Typical hard disks have relatively slow read and write speed. Creating a RAID of several disks typically improves performance somewhat. The notable exceptions from this are tasks where many write streams are used (for example video conversion). In case of multiple simultaneous data streams, assigning each stream to a designated hard drive provides better performance than combining all drives into a RAID array. 

Also, we shouldn't forget about solid state drives (SSD). An SSD drove the final nail into coffin of a RAID0 that was for a long time considered a perfect choice to place an operating system on it for maximum performance.


RAID/non RAID Failures

Many know that a hard drive can fail due to a logical or physical issue. With a RAID, people often think they are immune to data loss because they have a RAID that is usually redundant. In practice, it is not always true since there are failures affect the RAID itself. 

For example, if you deal with a hardware RAID, one of the common failures is a controller failure when you completely lost access to the data. Another common issue is an operator error, for example, wrong actions during RAID rebuild. In both these cases, before recovering data you need to restore RAID configuration: number of disks, disk order, block size, start offset at the member disks at which user data starts, and so on. If you ever face such a problem, look at ReclaiMe Free RAID Recovery, a free utility that is capable to detect RAID parameters automatically.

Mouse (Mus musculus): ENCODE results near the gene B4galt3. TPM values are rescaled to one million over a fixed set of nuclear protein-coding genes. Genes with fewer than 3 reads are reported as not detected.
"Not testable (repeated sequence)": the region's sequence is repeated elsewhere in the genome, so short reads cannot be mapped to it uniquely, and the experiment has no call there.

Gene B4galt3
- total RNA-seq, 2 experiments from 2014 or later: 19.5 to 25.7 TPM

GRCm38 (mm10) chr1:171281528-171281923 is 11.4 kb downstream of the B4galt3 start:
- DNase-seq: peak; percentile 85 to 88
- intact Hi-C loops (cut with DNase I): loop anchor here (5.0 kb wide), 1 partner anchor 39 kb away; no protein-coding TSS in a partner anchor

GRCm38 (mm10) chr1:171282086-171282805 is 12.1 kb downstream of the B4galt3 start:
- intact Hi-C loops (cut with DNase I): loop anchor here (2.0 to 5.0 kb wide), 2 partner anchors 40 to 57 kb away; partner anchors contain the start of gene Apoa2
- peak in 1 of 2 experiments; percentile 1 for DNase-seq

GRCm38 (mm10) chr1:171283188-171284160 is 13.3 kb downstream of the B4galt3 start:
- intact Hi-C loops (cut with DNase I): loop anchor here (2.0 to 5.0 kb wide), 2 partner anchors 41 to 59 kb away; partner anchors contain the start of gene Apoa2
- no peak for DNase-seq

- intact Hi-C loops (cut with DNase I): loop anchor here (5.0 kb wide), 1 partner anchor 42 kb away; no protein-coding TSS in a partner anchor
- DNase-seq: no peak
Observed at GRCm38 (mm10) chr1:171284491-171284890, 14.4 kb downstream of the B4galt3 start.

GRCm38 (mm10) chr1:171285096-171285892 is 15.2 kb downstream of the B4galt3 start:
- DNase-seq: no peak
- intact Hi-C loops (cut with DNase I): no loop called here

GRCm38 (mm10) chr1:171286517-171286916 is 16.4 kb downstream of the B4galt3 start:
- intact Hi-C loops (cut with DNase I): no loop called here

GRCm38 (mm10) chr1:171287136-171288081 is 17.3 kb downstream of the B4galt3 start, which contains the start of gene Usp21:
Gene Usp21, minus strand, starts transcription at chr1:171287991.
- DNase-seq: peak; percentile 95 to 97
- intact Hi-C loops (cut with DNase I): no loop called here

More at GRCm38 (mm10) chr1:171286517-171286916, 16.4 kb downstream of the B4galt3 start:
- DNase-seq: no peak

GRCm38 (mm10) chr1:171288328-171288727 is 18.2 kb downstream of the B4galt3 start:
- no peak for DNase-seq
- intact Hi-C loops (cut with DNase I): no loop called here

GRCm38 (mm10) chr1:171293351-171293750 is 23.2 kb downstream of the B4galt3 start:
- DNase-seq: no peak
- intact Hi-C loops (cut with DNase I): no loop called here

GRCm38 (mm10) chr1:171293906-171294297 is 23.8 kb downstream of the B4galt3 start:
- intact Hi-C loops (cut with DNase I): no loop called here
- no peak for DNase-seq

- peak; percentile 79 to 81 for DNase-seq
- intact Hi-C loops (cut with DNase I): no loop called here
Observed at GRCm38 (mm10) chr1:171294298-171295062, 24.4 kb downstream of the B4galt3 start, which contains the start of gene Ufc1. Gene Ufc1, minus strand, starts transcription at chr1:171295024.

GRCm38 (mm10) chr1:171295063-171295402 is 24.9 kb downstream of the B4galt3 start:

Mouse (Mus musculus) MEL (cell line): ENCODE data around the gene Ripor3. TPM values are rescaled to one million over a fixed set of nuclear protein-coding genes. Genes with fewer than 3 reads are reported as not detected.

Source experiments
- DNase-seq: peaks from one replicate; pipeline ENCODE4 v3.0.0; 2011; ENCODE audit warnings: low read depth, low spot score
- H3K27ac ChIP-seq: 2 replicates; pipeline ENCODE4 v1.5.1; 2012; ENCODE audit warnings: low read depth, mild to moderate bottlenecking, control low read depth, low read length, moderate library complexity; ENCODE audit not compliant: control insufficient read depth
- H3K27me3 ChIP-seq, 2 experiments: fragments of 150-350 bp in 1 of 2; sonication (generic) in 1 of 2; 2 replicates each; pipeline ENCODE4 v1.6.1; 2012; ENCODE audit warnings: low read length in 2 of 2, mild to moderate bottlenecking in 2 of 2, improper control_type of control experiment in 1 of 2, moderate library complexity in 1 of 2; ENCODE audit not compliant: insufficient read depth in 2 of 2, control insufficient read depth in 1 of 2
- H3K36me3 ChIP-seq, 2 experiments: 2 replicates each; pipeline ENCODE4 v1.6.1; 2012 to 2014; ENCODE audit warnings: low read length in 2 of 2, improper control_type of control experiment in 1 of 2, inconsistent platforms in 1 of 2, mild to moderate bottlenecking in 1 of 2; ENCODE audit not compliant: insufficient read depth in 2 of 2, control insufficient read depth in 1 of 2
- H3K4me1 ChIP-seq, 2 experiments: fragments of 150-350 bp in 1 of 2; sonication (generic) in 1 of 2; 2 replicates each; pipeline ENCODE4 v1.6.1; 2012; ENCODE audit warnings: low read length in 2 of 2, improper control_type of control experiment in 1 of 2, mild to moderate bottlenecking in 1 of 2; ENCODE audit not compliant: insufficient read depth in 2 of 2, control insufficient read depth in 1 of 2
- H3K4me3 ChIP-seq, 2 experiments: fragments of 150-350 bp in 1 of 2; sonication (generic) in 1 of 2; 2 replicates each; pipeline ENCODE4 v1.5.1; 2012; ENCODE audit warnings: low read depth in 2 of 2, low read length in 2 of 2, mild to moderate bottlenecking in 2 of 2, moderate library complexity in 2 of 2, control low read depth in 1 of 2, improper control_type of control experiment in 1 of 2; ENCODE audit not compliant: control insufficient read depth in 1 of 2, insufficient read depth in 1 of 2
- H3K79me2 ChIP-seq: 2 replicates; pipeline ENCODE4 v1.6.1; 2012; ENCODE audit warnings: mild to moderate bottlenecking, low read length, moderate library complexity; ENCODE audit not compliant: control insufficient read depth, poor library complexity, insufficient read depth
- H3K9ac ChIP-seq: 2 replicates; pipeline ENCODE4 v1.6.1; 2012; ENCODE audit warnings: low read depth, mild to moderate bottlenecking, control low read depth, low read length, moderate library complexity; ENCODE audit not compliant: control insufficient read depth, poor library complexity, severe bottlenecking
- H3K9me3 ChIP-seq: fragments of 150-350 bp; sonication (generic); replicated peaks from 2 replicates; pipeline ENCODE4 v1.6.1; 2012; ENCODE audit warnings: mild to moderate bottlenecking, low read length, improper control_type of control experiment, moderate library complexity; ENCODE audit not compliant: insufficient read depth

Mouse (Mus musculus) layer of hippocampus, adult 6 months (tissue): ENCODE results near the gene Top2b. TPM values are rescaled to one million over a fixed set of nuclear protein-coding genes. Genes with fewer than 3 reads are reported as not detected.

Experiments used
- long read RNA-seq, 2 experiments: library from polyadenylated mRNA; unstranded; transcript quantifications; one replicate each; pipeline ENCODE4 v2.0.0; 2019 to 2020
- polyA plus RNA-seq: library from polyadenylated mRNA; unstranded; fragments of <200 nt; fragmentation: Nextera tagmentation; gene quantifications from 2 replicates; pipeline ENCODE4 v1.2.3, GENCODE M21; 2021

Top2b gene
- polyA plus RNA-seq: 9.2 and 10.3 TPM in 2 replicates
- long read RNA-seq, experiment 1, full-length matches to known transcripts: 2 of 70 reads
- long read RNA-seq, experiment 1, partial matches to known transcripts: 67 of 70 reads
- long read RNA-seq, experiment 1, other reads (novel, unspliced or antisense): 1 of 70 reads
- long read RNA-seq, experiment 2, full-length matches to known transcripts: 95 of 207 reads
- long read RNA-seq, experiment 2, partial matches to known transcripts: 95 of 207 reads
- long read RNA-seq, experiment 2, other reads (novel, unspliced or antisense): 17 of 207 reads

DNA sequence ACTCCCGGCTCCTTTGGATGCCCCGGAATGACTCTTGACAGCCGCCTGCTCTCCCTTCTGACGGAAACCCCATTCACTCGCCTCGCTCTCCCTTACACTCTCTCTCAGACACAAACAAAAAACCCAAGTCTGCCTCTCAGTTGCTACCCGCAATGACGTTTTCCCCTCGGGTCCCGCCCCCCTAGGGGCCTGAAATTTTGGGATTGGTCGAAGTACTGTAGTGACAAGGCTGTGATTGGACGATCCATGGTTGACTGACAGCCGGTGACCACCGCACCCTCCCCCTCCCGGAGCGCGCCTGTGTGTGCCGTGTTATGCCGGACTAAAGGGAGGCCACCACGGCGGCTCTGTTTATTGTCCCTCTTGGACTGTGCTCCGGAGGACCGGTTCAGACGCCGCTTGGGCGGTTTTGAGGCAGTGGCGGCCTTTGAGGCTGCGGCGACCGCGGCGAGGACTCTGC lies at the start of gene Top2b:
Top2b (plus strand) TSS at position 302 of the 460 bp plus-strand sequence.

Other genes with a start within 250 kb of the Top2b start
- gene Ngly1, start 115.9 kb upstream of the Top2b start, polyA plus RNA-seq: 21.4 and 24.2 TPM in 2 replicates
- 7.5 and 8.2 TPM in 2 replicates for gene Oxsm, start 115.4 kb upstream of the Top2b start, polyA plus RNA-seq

Conclusion

Nowadays, it becomes clear that RAID arrays are creeping up to home users. This is most clearly seen in the recently introduced Windows 8.1 that has special features to deal with large storage devices and RAID technology. Developers greatly simplify both the process of creation of such storage and the process of adding disks if free space comes to end. However, the life of non-RAID storage devices doesn't end at this point. If capacity of a typical hard drive is enough for you, use non-RAID devices for their simplicity and mobility.